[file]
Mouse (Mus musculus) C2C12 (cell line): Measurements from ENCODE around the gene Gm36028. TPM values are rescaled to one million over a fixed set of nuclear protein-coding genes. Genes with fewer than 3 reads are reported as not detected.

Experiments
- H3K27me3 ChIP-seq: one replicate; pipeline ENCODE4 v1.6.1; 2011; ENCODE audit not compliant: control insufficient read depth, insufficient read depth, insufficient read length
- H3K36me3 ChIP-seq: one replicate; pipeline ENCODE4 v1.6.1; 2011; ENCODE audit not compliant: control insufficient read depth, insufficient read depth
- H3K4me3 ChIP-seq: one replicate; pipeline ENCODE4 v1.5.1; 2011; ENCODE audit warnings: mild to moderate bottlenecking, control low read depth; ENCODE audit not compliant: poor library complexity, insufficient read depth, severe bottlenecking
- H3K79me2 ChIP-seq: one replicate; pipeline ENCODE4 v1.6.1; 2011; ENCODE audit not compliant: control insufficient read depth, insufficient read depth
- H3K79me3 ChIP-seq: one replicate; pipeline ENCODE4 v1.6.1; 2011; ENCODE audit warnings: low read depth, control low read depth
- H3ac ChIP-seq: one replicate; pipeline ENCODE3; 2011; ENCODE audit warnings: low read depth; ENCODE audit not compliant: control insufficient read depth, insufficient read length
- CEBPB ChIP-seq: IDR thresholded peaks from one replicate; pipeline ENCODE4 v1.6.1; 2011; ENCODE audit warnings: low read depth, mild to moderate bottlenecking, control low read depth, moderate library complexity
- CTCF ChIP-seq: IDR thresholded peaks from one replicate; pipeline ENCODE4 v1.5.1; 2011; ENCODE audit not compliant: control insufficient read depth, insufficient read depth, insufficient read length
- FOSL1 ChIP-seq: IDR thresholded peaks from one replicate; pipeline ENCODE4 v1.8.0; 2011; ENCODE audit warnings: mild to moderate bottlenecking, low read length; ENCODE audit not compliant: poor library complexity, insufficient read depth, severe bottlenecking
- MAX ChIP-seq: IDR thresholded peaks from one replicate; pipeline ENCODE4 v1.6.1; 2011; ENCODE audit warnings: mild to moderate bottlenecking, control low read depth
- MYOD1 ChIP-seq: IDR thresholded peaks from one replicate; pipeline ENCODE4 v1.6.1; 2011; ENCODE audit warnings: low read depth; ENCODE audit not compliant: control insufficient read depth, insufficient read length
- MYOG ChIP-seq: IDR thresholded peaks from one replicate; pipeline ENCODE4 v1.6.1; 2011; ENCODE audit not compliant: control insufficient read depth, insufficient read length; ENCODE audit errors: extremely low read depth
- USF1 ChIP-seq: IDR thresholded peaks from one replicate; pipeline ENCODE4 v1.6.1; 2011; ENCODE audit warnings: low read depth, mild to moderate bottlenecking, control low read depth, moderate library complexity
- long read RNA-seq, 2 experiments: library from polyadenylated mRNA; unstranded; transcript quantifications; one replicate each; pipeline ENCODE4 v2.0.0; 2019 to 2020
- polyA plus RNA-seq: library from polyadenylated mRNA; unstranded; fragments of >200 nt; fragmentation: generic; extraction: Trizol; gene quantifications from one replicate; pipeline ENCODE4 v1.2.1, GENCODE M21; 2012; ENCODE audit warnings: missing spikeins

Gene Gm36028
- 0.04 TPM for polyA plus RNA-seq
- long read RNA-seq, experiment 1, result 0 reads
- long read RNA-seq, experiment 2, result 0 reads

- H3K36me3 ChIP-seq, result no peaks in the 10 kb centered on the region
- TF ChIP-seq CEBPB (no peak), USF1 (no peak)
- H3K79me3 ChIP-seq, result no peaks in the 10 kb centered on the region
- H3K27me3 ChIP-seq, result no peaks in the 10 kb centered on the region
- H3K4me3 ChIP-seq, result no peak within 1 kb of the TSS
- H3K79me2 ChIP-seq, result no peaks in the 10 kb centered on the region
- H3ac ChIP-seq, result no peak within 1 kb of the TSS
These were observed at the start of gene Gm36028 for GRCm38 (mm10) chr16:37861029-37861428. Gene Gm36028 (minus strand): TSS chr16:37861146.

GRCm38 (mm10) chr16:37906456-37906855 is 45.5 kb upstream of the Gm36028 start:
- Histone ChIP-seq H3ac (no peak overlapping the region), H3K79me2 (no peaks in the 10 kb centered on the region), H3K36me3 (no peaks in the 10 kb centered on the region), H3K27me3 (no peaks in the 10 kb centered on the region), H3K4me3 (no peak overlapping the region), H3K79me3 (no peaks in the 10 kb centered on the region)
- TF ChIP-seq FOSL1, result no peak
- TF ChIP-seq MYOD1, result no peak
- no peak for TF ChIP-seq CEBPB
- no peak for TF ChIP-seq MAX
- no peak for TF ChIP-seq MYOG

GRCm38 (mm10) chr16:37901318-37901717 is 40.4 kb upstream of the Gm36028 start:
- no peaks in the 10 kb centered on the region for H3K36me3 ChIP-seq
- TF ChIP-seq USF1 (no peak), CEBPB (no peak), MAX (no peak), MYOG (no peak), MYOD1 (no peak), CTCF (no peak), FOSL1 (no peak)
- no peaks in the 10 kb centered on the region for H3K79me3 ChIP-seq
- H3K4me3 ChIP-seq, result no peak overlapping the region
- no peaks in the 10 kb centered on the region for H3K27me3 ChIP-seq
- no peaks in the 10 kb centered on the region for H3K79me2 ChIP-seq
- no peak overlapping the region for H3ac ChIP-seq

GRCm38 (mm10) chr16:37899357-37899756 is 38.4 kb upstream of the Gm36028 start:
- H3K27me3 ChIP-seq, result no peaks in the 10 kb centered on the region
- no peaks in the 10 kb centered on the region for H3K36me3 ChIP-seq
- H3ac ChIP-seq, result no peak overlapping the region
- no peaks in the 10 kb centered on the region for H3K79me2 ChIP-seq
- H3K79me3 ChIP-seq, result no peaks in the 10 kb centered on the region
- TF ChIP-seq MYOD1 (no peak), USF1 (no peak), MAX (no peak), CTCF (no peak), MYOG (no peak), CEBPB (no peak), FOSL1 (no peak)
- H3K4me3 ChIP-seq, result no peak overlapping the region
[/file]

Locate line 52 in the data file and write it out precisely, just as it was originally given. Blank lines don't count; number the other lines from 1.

- H3K4me3 ChIP-seq, result no peak overlapping the region